The Joy of Tasting Something New
‘The discovery of a new dish does more for the happiness of the human race than the discovery of a star.’ As famously said by French gastronome Jean Anthelme Brillat-Savarin.
Do you know that joyful feeling of trying an exciting new dish? That feeling where you never want the meal to end and you savour every mouthful because it tastes so delicious. New flavours excite us. Foods that we think we won’t like can be completely transformed when they’re cooked a different way, and we give them a chance.
In our everyday lives we get comfortable and fall into the same eating habits again and again. We’re busy. We have work to do, errands to run and children to feed. We want quick and easy. This often means that we stick to what we know – what we know, how to cook, and what we know we like.
Does your shopping basket look the same every week? We’re not surprised. Sticking to those same recipes and ingredients has resulted in us eating less than 1% of all the edible plants available to us and relying heavily on just three crops: rice, maize and wheat.¹
This lack of variety isn’t good for us. Many people are not getting their daily intake of vitamins and minerals. Only 15% of countries worldwide eat the recommended amount of vegetables.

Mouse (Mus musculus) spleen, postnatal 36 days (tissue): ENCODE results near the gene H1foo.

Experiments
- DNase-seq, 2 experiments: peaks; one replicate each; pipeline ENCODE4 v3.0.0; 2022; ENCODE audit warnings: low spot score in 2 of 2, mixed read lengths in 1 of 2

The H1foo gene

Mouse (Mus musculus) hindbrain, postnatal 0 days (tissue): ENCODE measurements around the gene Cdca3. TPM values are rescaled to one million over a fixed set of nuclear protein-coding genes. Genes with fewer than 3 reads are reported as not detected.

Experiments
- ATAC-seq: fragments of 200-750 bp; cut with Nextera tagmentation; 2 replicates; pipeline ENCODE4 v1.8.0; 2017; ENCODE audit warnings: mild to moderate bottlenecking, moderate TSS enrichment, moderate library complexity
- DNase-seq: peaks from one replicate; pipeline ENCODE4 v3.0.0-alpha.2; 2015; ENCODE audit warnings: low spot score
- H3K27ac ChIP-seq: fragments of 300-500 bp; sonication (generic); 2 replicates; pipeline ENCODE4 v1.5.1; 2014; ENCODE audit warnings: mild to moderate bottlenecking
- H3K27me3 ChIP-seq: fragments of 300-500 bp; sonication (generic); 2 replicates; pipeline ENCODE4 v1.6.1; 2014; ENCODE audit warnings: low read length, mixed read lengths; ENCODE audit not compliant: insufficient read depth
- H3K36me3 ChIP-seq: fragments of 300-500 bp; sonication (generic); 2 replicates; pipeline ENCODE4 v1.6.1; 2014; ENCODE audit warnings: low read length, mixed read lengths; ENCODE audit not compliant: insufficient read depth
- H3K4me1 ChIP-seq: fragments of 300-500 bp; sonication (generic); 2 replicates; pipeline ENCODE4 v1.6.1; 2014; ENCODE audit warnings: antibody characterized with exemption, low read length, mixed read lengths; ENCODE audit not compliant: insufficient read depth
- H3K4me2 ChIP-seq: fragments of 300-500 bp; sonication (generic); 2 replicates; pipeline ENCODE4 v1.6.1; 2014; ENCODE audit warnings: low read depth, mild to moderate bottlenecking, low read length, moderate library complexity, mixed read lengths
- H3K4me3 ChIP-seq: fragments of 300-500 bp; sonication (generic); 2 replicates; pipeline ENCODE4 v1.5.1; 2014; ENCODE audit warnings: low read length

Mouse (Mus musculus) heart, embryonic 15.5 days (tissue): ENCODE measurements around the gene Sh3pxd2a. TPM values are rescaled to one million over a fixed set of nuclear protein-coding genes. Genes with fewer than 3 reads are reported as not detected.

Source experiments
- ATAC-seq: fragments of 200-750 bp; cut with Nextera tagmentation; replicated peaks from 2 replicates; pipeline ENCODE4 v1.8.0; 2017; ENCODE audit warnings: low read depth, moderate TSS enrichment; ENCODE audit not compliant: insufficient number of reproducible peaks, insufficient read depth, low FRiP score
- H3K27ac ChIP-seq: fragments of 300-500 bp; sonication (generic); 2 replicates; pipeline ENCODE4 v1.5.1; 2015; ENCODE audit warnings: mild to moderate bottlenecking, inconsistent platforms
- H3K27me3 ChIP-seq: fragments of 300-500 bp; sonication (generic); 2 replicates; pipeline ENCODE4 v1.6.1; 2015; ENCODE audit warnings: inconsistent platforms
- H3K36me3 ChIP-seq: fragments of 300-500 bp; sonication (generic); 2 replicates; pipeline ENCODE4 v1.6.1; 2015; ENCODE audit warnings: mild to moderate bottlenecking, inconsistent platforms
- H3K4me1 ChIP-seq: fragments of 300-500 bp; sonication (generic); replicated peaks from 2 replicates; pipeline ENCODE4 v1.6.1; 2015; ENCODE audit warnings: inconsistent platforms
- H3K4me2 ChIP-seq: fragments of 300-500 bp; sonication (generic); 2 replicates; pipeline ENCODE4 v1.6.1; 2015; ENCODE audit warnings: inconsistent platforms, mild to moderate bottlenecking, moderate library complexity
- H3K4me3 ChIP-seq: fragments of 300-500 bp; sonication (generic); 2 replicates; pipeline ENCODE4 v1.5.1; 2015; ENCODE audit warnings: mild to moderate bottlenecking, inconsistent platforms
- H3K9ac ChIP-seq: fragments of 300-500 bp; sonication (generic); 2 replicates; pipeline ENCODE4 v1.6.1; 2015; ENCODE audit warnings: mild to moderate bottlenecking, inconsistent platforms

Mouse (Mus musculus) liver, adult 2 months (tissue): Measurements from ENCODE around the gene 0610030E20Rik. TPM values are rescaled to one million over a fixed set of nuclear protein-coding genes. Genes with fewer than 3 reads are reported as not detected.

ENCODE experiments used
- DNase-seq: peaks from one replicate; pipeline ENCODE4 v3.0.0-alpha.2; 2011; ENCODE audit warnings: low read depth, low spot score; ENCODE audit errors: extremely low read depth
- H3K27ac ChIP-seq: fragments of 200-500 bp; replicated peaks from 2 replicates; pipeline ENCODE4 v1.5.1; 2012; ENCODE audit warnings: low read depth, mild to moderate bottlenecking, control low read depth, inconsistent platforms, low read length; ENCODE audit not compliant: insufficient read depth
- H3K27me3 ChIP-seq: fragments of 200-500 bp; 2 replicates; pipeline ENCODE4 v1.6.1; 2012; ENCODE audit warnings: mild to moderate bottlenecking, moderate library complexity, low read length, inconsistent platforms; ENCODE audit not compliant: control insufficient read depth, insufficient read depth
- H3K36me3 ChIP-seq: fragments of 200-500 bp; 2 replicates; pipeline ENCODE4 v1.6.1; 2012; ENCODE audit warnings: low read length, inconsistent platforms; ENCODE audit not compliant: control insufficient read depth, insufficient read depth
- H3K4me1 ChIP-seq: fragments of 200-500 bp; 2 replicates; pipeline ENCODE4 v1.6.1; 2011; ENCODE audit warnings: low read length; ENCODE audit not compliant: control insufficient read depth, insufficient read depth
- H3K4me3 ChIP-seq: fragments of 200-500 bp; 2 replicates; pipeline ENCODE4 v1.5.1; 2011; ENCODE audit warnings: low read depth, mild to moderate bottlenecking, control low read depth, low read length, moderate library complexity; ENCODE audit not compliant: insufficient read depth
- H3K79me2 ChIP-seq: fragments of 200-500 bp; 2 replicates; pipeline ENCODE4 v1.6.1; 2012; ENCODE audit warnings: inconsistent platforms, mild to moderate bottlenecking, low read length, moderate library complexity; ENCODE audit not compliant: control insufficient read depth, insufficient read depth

²Let’s not forget that this isn’t good for our planet either. A lack of diversity from growing and consuming the same foods, on repeat, puts our fragile natural ecosystems at risk and poses a real threat to food security.
The good news is we can all help safeguard the future of our food. We need to try and get a wider variety of foods onto our plates. When we all take action, it only takes small changes to make a big difference. To make eating for good easier, Knorr and WWF SA have teamed up to create a list of Future 50 Foods that are better for our health and the planet for people.
So, shake up your greens with spinach, kale and watercress. Reach for wild rice or try buckwheat instead of the usual white rice. Looking for more protein? Lentils and broad beans can be your new best friends. Eating less common, but easily available, foods can send the message to farmers to grow a variety of crops.
This can protect the food system and make it more resilient. We know that breaking a habit can be hard and we want to help everyone rediscover the joy of trying something and help the planet one new recipe at a time. Sign up for our Future 50 Foods Cookbook and find out how to make well-loved dishes in a delicious and planet-friendly way.
¹Knorr and WWF (2019), Future 50 Foods Report
²Knorr and WWF (2019), Future 50 Foods Report